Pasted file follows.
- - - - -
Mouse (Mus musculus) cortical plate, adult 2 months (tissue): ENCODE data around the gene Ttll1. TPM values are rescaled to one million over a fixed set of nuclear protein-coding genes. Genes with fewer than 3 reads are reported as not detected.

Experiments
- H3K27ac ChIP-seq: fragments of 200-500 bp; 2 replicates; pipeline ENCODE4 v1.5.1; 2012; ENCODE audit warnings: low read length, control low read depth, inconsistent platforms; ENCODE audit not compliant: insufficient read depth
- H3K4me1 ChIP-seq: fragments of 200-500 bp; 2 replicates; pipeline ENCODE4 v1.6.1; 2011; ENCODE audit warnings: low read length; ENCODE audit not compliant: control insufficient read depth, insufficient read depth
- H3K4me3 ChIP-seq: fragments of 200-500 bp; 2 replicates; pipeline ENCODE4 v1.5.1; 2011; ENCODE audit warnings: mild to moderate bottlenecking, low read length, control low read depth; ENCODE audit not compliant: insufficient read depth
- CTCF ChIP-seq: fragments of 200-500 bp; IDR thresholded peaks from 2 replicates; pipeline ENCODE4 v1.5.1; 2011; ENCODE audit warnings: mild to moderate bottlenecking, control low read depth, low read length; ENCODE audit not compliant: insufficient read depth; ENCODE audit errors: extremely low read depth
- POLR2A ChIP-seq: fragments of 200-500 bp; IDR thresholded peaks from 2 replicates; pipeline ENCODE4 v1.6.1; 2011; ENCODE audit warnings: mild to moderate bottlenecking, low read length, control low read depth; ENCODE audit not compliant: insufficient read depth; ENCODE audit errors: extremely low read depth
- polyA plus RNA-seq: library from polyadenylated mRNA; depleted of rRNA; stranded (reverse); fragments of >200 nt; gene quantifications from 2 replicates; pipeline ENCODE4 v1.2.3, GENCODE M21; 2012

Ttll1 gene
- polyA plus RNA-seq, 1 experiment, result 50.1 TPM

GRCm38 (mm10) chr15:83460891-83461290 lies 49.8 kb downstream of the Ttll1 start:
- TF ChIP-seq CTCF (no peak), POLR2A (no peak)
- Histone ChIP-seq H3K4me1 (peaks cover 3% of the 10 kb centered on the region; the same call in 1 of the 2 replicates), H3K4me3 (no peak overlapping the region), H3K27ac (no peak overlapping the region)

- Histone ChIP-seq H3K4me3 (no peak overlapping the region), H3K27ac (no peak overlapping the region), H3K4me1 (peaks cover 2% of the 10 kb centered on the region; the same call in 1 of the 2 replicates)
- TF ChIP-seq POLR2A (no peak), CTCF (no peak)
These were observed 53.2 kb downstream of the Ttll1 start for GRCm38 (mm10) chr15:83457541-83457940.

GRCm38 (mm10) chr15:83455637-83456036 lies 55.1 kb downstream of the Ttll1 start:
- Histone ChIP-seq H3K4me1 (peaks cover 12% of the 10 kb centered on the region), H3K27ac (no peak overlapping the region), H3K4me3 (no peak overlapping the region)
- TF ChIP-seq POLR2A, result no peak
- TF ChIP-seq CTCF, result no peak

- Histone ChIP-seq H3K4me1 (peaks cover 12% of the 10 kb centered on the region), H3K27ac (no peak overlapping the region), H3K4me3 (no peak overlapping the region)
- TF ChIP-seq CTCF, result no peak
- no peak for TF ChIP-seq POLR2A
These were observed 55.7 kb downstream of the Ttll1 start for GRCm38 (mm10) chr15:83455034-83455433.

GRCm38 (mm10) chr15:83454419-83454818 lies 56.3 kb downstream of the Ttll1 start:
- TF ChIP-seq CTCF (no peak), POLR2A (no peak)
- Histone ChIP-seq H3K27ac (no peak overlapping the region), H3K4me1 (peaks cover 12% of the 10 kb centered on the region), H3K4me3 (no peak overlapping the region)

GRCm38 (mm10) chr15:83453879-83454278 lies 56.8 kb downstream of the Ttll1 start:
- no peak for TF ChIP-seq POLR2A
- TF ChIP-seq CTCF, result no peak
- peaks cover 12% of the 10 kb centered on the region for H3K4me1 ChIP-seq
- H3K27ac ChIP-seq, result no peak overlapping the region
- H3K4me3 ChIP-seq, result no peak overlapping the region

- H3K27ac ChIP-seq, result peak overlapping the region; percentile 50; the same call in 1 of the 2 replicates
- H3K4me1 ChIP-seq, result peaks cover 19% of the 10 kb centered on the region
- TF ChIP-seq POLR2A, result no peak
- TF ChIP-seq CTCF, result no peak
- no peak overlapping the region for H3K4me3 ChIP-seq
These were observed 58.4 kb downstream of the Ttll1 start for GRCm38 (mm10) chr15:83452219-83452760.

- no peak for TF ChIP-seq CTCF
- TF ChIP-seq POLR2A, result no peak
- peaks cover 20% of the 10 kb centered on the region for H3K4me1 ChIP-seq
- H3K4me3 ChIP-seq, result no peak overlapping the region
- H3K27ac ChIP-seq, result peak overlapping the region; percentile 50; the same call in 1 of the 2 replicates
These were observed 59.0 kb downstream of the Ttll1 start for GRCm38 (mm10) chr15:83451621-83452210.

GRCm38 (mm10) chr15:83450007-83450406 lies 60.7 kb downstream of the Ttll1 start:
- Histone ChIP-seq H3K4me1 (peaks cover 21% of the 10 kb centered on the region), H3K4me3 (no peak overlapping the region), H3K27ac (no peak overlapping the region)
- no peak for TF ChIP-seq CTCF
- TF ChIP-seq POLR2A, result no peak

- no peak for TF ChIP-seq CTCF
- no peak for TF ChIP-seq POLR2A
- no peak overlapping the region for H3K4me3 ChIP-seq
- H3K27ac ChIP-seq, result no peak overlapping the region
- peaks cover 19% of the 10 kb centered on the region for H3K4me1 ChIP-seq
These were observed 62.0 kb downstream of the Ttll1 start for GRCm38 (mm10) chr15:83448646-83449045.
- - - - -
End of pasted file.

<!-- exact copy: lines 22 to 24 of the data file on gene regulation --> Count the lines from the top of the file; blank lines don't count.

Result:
- TF ChIP-seq CTCF, result no peak
- no peak for TF ChIP-seq POLR2A
These were observed 55.7 kb downstream of the Ttll1 start for GRCm38 (mm10) chr15:83455034-83455433.